Since Professor Richard Shultz began studying security issues, there have been massive changes in the international security environment, the use of force, and its implications. The most recent shift, which began in the immediate post-Cold War period and climaxed with terrorist attacks on 9/11, has highlighted the fact that traditional conflict and warfare is increasingly being replaced by a new form of warfare--one which modern armies and security services are ineffective in combating. Former Deputy Supreme Allied Commander Europe General Rupert Smith, in his book The Utility of Force, refers to these new conflicts as “war amongst the people.” These are the precisely the kinds of conflict that lie at the center of Professor Shultz’s research and publication agenda.
These changes in conflict and war led Shultz to explore many different aspects of the issue: For example, in the immediate aftermath of 9/11 he was concerned with three questions: What were the tools the U.S. had at its disposal to deal with these kinds of security challenges? What were the roles of Special Operations Forces? Why did the U.S. never use its Special Mission Units to deal with Osama bin Laden and al Qaeda?
The latter question was addressed in a year-long study Shultz conducted with the Pentagon starting in December 2001, which was later briefed to Secretary of Defense Donald Rumsfeld and Deputy Secretary of Defense Paul Wolfowitz. Shultz made a convincing argument to the Department of Defense to allow publication of the study. It appeared in a 2004 issue of The Weekly Standard entitled “Showstoppers: Nine Reasons Why We Never Sent Our Special Operations Forces after al Qaeda Before 9/11.”
Shultz’s other work in the years immediately following 9/11 included research on how other democracies have effectively collected intelligence on armed groups. It was conducted in collaboration with the scholars from the Washington-based National Strategy Information Center (NSIC). Since 1962, NSIC has been at the forefront of innovating and institutionalizing education on major dimensions of security and intelligence studies. Shultz worked directly with Dr. Roy Godson, NSIC president and professor of government at Georgetown University. The findings from their extensive field research were presented to senior U.S. government officials in Washington. Shultz and Godson also published the results in a major article entitled “Intelligence Dominance, A Better Way Forward,” The Weekly Standard (July 31, 2006).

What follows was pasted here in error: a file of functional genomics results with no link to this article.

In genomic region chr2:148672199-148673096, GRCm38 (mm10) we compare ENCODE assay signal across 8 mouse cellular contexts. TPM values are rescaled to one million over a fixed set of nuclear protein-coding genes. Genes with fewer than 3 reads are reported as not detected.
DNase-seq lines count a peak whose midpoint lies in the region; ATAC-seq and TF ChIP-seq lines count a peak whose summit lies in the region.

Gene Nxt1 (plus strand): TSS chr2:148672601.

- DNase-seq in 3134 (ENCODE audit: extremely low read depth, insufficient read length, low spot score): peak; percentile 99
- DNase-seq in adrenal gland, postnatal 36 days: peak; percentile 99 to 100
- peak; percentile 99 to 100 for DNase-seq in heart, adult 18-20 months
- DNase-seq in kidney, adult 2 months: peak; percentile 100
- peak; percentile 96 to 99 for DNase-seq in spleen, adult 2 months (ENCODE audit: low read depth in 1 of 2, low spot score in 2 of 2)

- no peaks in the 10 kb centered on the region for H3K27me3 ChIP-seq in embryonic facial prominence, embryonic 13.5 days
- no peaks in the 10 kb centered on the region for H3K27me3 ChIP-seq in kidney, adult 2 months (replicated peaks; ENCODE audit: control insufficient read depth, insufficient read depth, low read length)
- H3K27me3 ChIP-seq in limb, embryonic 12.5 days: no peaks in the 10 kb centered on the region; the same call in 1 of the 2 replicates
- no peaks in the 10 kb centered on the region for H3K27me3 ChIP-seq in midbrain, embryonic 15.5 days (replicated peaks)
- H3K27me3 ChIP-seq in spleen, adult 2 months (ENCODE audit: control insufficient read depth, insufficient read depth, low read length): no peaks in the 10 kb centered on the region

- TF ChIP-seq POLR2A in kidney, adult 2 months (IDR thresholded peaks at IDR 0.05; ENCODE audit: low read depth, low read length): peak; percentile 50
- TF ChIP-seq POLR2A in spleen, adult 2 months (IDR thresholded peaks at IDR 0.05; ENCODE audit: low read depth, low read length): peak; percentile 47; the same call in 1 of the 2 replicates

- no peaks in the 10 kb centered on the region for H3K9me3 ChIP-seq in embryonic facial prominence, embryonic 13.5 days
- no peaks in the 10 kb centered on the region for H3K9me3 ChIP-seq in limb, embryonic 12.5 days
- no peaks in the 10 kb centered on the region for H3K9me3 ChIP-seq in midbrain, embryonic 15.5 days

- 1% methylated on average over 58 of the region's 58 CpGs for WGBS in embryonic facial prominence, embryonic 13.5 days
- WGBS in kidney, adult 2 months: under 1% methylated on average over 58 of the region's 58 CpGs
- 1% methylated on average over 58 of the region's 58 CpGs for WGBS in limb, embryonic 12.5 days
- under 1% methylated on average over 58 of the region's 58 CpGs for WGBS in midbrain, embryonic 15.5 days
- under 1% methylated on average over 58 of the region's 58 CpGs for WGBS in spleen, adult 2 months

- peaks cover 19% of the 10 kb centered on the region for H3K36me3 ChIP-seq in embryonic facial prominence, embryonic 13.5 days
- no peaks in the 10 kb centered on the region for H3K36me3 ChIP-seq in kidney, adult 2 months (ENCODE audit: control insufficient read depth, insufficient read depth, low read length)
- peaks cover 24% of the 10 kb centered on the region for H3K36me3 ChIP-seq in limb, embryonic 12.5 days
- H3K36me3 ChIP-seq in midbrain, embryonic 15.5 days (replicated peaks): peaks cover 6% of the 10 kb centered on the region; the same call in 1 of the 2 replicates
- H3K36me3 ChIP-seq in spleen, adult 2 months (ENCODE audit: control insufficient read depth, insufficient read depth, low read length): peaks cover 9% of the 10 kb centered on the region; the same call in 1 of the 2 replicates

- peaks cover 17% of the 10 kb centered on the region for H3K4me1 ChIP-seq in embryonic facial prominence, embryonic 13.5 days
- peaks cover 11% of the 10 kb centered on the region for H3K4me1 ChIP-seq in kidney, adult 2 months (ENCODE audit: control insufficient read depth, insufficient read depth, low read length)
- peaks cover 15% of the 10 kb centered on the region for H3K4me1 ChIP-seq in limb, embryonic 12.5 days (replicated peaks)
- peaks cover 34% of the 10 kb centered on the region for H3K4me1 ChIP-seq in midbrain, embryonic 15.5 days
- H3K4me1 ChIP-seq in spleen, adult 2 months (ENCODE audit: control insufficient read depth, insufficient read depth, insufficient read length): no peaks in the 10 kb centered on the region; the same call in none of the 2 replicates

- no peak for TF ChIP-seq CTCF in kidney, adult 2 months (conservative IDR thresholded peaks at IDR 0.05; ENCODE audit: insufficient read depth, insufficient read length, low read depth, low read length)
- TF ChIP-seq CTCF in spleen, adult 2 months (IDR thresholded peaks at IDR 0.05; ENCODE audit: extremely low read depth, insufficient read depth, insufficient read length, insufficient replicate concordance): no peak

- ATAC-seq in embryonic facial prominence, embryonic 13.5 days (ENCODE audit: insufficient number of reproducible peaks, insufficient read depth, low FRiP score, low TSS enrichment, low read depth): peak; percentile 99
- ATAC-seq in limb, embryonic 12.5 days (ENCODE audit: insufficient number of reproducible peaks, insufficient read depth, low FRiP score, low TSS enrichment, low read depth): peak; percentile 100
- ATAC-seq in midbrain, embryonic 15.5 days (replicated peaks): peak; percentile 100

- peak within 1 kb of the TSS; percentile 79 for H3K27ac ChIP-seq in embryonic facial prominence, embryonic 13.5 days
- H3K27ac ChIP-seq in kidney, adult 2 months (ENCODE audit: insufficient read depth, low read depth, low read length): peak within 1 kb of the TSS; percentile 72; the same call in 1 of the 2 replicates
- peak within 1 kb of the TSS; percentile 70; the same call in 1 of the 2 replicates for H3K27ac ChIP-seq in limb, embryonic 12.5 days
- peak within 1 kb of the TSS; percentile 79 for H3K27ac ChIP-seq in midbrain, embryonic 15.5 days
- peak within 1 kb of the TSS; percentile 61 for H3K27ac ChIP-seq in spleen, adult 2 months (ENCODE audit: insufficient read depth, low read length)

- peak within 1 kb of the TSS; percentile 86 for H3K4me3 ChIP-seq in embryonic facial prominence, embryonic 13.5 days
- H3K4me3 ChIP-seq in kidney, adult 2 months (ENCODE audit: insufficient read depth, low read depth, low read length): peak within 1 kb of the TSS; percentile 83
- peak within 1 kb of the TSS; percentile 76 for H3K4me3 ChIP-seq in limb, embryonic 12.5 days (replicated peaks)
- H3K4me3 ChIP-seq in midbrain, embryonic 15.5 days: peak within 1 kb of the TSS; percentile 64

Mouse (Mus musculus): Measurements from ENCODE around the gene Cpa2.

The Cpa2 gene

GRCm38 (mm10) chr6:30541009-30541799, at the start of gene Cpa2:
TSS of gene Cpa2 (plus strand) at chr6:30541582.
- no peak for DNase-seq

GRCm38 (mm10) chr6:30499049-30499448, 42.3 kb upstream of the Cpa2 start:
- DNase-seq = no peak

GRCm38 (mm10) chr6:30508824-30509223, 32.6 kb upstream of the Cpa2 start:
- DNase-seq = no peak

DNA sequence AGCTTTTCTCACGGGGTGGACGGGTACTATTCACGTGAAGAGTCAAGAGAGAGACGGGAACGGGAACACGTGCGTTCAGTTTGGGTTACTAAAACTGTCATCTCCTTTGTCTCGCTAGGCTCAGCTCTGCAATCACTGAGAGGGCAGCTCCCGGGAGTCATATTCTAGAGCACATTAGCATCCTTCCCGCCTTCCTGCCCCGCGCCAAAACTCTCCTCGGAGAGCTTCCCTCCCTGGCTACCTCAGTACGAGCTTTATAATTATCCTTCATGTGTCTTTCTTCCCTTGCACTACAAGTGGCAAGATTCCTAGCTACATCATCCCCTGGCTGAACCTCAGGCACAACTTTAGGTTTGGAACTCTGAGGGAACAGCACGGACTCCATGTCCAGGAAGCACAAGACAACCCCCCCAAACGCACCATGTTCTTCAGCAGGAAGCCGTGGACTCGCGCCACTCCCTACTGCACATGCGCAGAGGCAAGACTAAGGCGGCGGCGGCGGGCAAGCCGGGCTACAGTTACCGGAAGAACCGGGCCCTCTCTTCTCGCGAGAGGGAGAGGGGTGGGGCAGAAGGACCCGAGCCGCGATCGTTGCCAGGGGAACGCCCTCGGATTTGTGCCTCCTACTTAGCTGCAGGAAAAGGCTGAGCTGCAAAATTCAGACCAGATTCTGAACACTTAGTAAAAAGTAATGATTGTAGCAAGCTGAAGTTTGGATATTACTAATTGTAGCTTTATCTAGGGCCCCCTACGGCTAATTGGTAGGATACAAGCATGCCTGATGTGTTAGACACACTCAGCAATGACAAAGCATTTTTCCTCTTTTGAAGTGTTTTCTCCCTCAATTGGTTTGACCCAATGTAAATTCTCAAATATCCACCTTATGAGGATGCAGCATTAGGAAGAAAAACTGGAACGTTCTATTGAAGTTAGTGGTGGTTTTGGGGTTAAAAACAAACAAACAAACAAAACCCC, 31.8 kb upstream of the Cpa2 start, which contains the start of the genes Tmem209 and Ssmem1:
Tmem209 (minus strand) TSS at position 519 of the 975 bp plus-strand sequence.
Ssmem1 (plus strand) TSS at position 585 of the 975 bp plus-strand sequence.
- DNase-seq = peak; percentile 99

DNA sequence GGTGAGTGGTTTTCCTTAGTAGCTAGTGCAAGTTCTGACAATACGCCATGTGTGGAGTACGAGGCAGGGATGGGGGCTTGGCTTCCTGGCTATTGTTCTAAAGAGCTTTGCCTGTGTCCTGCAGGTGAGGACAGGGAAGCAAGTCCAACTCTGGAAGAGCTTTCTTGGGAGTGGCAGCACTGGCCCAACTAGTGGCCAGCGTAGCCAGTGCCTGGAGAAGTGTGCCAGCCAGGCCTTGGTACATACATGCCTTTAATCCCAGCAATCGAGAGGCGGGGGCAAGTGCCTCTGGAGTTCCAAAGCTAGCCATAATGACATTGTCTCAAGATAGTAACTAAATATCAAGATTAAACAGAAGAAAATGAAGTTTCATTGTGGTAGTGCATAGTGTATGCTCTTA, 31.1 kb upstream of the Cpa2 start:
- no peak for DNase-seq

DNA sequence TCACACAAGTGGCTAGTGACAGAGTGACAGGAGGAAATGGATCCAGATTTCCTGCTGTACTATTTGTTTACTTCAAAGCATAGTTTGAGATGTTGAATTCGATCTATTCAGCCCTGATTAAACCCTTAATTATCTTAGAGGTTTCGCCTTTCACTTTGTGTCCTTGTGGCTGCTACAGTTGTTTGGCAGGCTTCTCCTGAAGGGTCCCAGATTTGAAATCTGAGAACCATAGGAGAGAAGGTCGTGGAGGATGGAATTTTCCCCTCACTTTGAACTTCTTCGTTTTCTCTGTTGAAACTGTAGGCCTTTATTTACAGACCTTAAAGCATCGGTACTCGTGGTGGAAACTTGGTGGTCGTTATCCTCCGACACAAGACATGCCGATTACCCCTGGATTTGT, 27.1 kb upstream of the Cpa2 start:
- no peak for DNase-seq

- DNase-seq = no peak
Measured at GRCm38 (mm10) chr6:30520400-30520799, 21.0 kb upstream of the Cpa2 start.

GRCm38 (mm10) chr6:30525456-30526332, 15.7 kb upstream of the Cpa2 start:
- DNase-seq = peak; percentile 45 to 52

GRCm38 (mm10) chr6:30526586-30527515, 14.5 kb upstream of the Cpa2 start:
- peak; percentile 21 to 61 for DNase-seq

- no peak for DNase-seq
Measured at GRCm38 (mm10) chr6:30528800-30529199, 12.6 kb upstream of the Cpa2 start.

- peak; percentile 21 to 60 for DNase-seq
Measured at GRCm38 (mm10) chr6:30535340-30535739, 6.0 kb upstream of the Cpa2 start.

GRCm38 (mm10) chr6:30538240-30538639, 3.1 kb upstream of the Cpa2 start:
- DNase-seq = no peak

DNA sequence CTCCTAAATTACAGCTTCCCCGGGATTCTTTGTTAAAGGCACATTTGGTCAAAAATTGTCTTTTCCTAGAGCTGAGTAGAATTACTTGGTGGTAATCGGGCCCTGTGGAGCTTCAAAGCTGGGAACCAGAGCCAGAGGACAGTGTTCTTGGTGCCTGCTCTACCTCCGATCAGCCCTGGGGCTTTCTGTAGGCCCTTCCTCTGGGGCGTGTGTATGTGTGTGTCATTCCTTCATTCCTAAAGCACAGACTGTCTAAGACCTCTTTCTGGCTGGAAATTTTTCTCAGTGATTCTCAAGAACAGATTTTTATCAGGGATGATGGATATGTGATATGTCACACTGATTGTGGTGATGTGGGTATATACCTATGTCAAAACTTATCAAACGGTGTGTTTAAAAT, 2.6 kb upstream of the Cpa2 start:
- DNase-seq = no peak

In 2004, Professor Shultz became co-director with Professor Godson of the Armed Groups and Irregular Warfare Teaching and Research Project in Washington. This project focused on how to best understand non-state armed groups, and how to teach about the subject. This led to publication of a monograph entitled Armed Groups: A Tier-One Security Priority (Colorado: USAF Academy, Institute for National Security Studies, 2004). A second monograph appeared in 2007 entitled Global Insurgency Strategy and the Salafi Jihad Movement (Colorado: USAF Academy, Institute for National Security Studies, 2008).
In 2006, Shultz (with Andrea Dew) came out with a major new book titled Insurgents, Terrorists, and Militias: The Warriors of Contemporary Combat. The book grew out of his work on the Armed Groups and Irregular Warfare Teaching and Research Project. The book was published by Columbia University Press. It was endorsed by Senator John McCain, Sir Richard Dearlove (former chief of MI-6), and Seymour Hersh of the New Yorker). The book is intended, according to Shultz, as “a provocative account and analysis of 21st century warfare and the costs of failing to understand the changing new faces of combat.” The book is designed to appeal to informed readers and not just an academic audience. Columbia University Press will bring out a paperback addition in 2009.
In addition to conducting research on armed groups, Professors Shultz and Godson designed a full length course on Armed Groups and Irregular Warfare that includes related curricular materials and an extensive annotated bibliography. Then in the summers of 2007-2008 he helped organize two faculty-development seminars for instructors from professional military education schools and their intelligence community counterparts to learn how to teach the course. A lengthy monograph was published on the topic. With the 2008 workshop, the Armed Groups and Irregular Warfare Teaching and Research Project came to an end.
At the end of 2008, Professor Shultz began a new two year book project titled Adapting America’s Security Paradigm to a New Era. The research and writing of the volume will be carried out in collaboration with three Washington-based scholars: Dr. Roy Godson, NSIC president and professor of government at Georgetown University; Dr. Querine Hanlon, professor of security studies at the National Defense University, and Dr. Samantha Ravich, senior fellow at the National Strategy Information Center.